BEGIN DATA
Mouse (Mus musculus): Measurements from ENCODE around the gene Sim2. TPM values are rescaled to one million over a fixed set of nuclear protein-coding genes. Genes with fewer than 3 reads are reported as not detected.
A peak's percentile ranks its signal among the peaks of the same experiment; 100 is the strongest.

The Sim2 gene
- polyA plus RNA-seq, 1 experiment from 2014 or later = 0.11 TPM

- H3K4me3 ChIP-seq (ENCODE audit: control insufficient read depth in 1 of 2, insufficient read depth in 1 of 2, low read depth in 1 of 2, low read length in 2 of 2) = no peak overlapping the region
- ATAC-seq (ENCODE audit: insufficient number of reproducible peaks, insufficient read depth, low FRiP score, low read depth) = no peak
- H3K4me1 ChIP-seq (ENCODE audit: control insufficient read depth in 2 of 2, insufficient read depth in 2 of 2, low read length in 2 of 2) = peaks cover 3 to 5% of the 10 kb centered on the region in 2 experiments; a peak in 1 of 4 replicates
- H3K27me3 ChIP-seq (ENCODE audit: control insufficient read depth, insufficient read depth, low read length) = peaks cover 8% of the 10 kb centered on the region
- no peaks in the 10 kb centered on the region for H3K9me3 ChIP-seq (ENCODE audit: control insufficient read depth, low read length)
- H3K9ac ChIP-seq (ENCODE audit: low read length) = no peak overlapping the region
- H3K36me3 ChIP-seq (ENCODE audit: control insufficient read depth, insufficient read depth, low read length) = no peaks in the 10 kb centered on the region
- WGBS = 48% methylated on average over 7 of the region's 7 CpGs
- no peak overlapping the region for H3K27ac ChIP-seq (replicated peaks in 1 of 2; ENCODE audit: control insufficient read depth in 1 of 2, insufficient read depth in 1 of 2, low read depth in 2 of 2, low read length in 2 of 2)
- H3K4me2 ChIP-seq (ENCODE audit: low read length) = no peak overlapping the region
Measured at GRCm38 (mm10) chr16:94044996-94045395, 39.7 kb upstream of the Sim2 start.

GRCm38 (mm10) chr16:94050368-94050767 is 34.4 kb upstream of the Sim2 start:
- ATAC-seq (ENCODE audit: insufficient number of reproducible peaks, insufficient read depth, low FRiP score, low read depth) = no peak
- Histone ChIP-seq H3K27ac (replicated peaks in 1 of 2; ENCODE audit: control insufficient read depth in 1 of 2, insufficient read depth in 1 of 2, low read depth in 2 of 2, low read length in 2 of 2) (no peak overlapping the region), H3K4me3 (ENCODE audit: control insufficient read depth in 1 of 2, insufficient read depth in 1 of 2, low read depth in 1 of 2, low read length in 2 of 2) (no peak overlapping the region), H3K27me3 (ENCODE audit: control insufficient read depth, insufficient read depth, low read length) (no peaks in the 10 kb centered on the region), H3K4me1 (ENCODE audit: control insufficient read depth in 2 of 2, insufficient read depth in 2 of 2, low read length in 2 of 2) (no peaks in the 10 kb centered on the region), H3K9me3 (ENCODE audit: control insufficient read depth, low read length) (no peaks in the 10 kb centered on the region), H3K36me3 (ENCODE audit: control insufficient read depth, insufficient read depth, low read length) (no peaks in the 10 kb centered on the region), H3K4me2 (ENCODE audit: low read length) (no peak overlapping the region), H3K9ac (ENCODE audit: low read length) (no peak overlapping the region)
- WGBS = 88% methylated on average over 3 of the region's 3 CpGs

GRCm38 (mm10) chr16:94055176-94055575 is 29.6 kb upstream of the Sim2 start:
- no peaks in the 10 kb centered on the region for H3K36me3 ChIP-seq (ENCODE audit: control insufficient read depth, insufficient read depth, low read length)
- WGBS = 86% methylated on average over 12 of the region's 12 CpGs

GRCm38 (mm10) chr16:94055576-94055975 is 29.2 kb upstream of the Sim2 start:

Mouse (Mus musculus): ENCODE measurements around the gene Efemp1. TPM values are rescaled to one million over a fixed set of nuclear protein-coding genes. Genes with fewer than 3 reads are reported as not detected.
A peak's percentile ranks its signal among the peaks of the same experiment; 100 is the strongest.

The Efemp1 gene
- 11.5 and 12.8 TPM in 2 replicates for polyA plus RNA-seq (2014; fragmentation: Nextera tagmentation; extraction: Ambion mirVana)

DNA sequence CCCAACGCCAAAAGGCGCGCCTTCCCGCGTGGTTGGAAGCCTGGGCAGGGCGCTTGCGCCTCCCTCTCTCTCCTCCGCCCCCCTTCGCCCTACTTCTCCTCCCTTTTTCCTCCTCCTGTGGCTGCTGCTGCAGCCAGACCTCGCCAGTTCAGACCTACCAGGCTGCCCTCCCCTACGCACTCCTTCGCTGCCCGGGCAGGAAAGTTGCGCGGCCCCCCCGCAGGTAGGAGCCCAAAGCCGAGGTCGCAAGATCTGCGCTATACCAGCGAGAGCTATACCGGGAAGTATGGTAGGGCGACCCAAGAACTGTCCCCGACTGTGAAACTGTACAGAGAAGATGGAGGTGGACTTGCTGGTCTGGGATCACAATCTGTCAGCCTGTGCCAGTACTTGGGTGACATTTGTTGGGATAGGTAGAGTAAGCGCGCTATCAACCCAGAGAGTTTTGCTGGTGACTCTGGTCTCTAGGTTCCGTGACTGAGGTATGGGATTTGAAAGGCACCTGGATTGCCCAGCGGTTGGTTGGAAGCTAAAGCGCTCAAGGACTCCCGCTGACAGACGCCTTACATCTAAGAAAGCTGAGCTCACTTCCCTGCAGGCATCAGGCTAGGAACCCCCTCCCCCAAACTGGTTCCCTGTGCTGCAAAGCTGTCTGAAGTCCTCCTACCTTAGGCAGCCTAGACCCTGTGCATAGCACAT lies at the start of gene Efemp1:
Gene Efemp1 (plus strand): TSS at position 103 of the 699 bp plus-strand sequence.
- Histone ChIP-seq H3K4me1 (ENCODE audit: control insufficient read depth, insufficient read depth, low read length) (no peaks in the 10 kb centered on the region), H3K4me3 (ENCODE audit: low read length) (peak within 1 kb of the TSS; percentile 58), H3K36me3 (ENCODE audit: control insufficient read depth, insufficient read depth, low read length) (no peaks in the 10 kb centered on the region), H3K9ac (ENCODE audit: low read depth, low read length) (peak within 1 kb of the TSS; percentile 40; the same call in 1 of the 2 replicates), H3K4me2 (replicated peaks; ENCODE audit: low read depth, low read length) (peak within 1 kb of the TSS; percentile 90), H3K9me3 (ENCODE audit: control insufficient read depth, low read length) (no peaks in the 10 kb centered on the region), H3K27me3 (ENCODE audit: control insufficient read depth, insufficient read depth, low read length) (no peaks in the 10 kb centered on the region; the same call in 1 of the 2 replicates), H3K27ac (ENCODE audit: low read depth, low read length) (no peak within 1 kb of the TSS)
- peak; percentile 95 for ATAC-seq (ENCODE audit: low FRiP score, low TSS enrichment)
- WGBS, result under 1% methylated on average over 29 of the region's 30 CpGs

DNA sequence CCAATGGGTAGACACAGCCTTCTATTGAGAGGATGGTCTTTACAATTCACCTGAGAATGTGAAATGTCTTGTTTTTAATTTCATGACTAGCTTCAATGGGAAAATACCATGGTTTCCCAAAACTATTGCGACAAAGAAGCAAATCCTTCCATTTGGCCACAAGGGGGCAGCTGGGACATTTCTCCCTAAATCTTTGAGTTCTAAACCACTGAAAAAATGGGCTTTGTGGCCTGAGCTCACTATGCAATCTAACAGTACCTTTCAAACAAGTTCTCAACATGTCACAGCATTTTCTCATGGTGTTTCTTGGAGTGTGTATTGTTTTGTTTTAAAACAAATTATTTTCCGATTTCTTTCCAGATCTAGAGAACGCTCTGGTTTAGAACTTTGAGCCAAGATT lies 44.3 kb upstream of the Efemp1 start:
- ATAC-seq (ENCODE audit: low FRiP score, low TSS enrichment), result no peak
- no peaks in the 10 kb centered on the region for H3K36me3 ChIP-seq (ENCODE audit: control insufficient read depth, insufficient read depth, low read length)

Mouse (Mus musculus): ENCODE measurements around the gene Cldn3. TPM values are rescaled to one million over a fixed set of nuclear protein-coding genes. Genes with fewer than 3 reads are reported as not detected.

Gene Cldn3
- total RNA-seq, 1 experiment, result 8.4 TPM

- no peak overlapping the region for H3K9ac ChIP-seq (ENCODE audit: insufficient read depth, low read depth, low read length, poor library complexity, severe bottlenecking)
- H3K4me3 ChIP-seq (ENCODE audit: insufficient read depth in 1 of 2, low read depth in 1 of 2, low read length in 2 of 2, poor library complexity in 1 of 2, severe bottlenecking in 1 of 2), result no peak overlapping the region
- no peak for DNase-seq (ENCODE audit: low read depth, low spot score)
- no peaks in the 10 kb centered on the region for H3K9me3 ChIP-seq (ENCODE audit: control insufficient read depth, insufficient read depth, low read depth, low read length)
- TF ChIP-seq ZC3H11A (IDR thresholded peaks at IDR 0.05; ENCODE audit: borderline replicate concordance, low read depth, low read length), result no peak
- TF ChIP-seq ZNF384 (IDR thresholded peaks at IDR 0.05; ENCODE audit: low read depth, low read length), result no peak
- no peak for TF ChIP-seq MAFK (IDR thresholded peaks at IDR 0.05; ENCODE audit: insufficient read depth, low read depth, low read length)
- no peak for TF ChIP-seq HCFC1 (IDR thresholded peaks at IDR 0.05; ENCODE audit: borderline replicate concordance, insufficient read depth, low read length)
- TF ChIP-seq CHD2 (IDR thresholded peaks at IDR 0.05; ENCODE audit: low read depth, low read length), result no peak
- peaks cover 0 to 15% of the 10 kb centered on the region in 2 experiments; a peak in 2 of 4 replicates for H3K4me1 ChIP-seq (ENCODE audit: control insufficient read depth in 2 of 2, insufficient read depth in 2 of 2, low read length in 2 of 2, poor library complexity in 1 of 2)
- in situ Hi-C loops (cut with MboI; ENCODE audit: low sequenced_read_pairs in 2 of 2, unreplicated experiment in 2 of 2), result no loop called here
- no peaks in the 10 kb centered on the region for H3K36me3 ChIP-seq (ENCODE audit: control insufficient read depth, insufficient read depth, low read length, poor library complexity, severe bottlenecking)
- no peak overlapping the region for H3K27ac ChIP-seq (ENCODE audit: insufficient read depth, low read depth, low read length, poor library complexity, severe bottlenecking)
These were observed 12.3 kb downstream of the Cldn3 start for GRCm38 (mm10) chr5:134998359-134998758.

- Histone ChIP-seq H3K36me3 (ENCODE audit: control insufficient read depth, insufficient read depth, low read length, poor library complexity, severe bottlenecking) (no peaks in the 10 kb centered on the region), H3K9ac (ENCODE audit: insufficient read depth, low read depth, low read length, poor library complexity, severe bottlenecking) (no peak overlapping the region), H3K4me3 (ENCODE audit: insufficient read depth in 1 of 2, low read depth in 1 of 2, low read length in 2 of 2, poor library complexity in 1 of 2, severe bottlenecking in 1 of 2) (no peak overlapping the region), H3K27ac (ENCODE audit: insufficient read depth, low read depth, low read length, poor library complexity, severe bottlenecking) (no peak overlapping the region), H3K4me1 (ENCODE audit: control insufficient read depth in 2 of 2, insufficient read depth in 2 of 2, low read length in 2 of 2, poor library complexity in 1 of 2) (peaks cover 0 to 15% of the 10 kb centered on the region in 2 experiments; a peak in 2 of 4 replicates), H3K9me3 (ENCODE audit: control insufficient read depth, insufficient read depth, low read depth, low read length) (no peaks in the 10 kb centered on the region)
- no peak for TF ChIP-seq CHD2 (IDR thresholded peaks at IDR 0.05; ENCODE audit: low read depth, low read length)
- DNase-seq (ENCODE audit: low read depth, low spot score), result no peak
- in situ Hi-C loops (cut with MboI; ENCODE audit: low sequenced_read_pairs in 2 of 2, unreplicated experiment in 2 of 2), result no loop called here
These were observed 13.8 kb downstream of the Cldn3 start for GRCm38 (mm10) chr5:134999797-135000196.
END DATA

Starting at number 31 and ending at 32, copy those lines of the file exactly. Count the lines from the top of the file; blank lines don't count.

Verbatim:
- peak; percentile 95 for ATAC-seq (ENCODE audit: low FRiP score, low TSS enrichment)
- WGBS, result under 1% methylated on average over 29 of the region's 30 CpGs